The Huntsman: Winter’s War is a follow-up to 2012’s Snow White and the Huntsman. And that’s honestly about as apt a description as I can muster for this film: It just is. Its predecessor didn’t particularly stoke any conflagrations, either commercially or critically, so walking into this film you might be wondering what warrants a second go-round in this revisionist take on the classic fairytale. And walking out of this film, you will more than likely be wondering the same thing. Probably while failing to stifle a jaw-distending yawn.
On paper this pre/sequel made all the right moves: Relegating its dour former lead Kristen Stewart to nothing but offscreen references here, and instead focusing on Chris Hemsworth’s macho man Huntsman Eric. The Thor star was the perfect fit to swing around some heavy metal at costumed goons in the first film, so keeping him on was a no-brainer. Also brought back is Charlize Theron, whose gleefully evil take on the sorceress Ravenna was easily the first film’s highlight. And Hemsworth and Theron are bolstered on the casting front this time around by some powerful thespian backup in the form of Jessica Chastain and Emily Blunt.
The story traces events both before and after Snow White and the Huntsman, but it’s Blunt’s story that forms the main narrative impetus here. She plays Freya, the ice sorceress responsible for the eponymous winter, and also pushed-around little sister of Theron’s Ravenna. When a betrayal costs her the love of her life as well as her child, Freya does a eerily accurate Elsa from Frozen impersonation as her frigid magical abilities manifest themselves. Taking to the North while her sister conquers the South, the heartbroken/vengeful Freya establishes a kingdom of her own, claiming all the surrounding lands thanks to her prodigious icy sorcery and army of Huntsmen. These men and women were captured as children and raised as hardened warriors by Freya, taught that love is a weakness that needs to be stamped out without exemption. But as luck would have it, her two finest Huntsmen, Eric and Sara (Chastain), actually end up breaking this sacred vow, earning Freya’s cold-hearted enmity for their romance. Cue drama!
Except there isn’t much drama. There’s not much of anything, to be honest, other than the type of creatively arid blandness that can only be borne of corporate mandate. It’s not so much that VFX-artist-turned-first-time-director Cedric Nicolas-Troyan’s efforts fall flat on their face, but rather that everything plays out so excruciatingly, boringly average that it would barely register if anybody did actually faceplant dramatically. Even the visuals lack any memorable pizzazz – they’re certainly impressive from a purely technically polished, polygon-count perspective, but you would think that a filmmaker who started as visual effects guy would actually show off more than just a modicum of eye-catching original design (the gold-obsessed goblins are about the only thing that stand out in this menagerie of seen-it-before fantasy trope backdrops).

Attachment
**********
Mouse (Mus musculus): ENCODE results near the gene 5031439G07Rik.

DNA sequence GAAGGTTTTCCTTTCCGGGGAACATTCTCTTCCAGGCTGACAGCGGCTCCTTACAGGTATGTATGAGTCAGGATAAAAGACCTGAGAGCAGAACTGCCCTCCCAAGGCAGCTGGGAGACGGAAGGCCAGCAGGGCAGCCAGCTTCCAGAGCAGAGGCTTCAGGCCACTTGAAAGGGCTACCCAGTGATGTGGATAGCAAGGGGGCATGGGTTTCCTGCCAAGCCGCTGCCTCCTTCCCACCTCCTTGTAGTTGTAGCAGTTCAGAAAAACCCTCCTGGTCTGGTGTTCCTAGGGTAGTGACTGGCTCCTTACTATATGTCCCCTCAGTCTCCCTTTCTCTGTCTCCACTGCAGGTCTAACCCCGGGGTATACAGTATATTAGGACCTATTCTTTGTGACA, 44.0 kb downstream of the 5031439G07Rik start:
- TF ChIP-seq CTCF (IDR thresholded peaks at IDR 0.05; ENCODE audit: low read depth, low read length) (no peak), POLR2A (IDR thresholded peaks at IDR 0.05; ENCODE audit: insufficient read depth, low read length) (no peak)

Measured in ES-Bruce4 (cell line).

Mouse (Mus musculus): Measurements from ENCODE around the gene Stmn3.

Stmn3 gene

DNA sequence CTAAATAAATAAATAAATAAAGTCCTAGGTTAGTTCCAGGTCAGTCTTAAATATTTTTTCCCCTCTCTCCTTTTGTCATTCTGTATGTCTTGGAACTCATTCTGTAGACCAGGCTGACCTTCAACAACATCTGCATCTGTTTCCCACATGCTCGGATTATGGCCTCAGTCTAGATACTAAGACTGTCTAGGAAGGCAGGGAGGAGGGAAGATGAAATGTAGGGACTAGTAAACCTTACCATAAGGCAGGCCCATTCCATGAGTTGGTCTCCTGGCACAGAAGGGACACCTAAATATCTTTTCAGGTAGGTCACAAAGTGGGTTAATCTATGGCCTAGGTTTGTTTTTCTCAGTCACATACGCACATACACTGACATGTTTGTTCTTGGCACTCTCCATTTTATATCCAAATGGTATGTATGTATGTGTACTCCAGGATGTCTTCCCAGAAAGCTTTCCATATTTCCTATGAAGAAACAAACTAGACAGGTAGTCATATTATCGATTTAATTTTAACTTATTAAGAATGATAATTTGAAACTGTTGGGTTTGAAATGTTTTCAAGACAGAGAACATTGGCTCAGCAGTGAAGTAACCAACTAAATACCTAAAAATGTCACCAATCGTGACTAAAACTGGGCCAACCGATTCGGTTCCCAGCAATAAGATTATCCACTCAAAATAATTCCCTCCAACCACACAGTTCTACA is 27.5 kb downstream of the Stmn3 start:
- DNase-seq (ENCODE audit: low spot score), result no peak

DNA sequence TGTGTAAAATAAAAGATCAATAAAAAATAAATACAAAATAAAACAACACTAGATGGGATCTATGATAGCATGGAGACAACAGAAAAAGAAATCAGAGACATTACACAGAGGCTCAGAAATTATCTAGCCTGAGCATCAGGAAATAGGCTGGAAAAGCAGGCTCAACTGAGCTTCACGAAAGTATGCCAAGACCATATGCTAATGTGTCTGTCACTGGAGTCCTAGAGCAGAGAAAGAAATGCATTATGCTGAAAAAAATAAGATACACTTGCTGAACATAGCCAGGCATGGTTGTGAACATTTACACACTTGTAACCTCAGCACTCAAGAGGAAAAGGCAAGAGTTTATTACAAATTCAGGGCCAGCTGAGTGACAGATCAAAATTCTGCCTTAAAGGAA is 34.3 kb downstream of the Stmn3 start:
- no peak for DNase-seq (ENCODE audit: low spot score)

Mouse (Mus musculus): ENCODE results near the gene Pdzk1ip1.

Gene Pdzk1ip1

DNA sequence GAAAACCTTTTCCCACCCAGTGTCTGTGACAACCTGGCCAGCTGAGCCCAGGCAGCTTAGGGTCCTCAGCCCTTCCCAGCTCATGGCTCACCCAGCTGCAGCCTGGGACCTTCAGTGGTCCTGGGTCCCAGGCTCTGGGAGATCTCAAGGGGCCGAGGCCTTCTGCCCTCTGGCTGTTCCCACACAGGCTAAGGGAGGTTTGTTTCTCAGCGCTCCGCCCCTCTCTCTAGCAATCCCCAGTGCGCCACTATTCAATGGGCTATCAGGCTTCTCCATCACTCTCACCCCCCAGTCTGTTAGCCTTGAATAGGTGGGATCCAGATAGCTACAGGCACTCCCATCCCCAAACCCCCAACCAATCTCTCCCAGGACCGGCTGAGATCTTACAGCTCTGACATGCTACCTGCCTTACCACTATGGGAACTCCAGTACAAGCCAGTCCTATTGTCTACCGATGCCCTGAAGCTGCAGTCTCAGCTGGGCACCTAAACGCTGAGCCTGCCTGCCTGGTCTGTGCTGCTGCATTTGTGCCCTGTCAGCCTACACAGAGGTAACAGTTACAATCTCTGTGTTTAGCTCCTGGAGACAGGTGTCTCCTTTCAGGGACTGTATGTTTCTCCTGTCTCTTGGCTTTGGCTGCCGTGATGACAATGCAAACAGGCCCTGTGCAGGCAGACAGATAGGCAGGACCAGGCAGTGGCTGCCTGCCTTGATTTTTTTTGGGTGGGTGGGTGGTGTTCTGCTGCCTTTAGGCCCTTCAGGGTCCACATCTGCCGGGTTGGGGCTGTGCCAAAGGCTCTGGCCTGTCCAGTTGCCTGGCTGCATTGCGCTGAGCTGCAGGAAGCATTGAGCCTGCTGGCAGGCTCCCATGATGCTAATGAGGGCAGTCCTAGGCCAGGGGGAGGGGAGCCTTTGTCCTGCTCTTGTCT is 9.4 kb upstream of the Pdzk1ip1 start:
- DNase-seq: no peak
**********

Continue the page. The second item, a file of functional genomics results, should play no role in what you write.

Hemsworth and (especially) Chastain handle the high fantasy fisticuffs well enough, but they’re essentially nothing but blank-faced cyphers with weapons in their hands. As a consequence their relationship is about as believable as their grating Irish accents (for which there is no explanation given, by the way). And while Theron once again has some lip-smacking fun with her role as Ravenna, her screen time is irritatingly brief, adding more to a feeling of a disjointed and hackneyed script than anything else. That’s when the script is not just signposting its way to painfully obvious conclusions, that is. Meanwhile Blunt does what she can – she certainly knows how to pull off a proper haughty ice queen – but there’s just not enough theatrical meat to sink her teeth into here, even though her character is actually by far the most complex of the lot.
The occasional comic relief gets offered in the form of Eric’s dwarven travelling companions, played by Nick Frost, Rob Brydon, Sheridan Smith and Alexandra Roach, although for the most part their gags don’t really ascend to any memorable heights at all (dwarf pun fully intended). At least Smith, as one of the newly introduced lady dwarves, gives a feisty performance, imbuing her character with… well, character. Pity the rest couldn’t follow suit.
All in all, The Huntsman: Winter’s War is one of those movies which ticks all the prerequisite genre boxes and is certainly inoffensive in its offerings, but is so tortuously blah that it makes it even worse. It’s the very definition of middle-of-the-road journeyman filmmaking, offering very little in the way of diverting entertainment other than a couple of bright moments from its criminally underused cast. Watch this when there’s really no alternative, otherwise I would recommend staying on the hunt for something better.
Last Updated: April 20, 2016